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Old 2021-08-27, 05:28   #34
LaurV
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With a good eps viewer (I use acdSee) this pari liner will generate in just 4 seconds a very beautiful plot which can be scrolled, panned, and zoomed in. To have an idea how this function looks. It will "go under" an infinite number of times, but how much it will stay under when the primes get really HUGE, nobody knows. In the ranges it was tested, it is mostly positive, as already mentioned.

Code:
gp > default(realprecision,3); maxprime=5*10^6; v=primepi(maxprime); x=vector(v); y=vector(v); for(i=1,v,x[i]=i); i=0; c1=0; c5=0; forprime(p=5,maxprime,if(p%6==1,c1++,c5++);i++; y[i]=c5-c1); plothraw(x,y)
Starting point for "study" if you (non general you) are serious about that.

Edit: of course the "implementation" is far away of being efficient, a sieve would do wonders, hihi, but pari stores a large number of small primes in a vector. You may need "allocatemem()" few times if you want to go larger. But yet, this is only didactic, it is too slow for "large study".

Last fiddled with by LaurV on 2021-08-27 at 05:36
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Old 2021-08-27, 05:42   #35
Dobri
 
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Quote:
Originally Posted by LaurV View Post
But yet, this is only didactic, it is too slow for "large study".
Indeed, the computational task is to reach
maxprime=5*10^(2*6)
and beyond which, interestingly, could be parallelized.
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Old 2021-08-27, 12:39   #36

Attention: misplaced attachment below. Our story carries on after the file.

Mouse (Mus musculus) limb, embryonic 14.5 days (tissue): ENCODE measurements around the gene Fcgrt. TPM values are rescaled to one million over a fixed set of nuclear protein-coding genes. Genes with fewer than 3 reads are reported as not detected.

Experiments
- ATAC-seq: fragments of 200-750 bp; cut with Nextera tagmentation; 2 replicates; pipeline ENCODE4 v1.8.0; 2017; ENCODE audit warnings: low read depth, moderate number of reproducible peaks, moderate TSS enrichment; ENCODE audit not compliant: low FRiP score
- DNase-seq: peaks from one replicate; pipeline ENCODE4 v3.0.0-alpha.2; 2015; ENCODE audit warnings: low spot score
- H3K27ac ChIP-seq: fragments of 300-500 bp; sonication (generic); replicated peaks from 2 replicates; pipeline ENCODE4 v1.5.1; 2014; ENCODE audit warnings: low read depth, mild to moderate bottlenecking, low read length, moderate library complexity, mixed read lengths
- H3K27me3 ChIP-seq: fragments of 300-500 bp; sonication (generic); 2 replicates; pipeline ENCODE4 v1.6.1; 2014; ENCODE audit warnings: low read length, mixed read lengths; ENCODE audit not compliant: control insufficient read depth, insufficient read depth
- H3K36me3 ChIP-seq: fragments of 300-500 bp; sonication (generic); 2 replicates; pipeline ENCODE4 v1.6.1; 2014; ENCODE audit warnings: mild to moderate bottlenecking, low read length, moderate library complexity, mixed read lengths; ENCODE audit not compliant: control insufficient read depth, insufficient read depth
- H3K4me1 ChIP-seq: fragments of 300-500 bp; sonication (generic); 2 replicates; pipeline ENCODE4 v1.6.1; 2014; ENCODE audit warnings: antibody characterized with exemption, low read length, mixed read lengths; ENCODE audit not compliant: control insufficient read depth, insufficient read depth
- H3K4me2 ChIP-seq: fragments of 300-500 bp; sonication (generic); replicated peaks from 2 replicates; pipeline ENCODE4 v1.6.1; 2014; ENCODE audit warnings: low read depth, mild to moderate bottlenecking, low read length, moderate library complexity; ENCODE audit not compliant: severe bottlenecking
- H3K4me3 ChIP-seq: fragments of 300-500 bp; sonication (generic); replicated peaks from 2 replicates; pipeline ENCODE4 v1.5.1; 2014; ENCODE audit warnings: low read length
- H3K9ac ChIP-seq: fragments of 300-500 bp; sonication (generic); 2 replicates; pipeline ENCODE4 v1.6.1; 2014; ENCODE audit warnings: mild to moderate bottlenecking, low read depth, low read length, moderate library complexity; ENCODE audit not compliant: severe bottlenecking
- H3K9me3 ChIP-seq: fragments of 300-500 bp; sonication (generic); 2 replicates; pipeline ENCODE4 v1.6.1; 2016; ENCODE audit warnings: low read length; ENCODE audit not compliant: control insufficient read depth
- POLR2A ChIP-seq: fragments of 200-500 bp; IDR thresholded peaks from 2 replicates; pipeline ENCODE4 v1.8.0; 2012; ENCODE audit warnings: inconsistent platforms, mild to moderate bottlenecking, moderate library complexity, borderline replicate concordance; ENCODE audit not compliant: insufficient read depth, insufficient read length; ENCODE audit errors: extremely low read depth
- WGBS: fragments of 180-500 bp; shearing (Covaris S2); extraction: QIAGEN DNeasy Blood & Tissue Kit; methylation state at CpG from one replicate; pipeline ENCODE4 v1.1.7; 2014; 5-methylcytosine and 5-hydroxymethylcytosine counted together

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Quote:
Originally Posted by Dobri View Post
Well, at least there is no strict proof about what happens with the prime race at infinity and it seems that since 1978 there was no new attempt to find a second reversal point or even verify the validity of the first one.
A general theme of this thread is that you haven't looked hard enough to see whether something has been investigated before. I can't speak for the moderators but I would guess the may have something to do with this.

In this case, OEIS is a good place to look: an OEIS search for the first crossover point, 608981813029, might find the sequence of crossover points. Indeed, it gives A007352 as the first result. The b-file tells us that there are over 9000 further crossovers up to 610968213803, at which point 3n+2 takes the lead until 6148171711663 (note this has one more digit than the previous two numbers!).

A Google search for 6148171711663 turns up this presentation. They verify this value, and presumably the first crossover too, although they claim that there were errors in the search that found it. I assume this means some of the terms in A007352 beyond 6148171711663 are wrong, unless the b-file has been corrected.
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Old 2021-08-27, 13:30   #37
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I will reach the crossover point in days with two Raspberry Pi 4B devices running the same task. Of course, I could do that much faster with my gaming PC, but I am also testing a custom solar-powered configuration independent of the power grid. One Raspberry Pi 4B device is connected to the power grid and another one to a battery charged by a solar panel. After the testing phase is over and hopefully both devices produce the same result, I will be able to arrange an array of Edge computing devices for prime testing for which there will be no need to pay electricity bills.
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Old 2021-09-18, 11:33   #38
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The computational experiment was able to reach the first crossover point x = 608,981,813,017 (π(x) = 23,338,590,791) where π6,5(x) - π6,1(x) = -1.
This is preceded by three equilibrium points x = 608,981,812,891, 608,981,812,951, and 608,981,812,993 (π(x) = 23,338,590,786, 23,338,590,788, and 23,338,590,790) for which π6,5(x) - π6,1(x) = 0.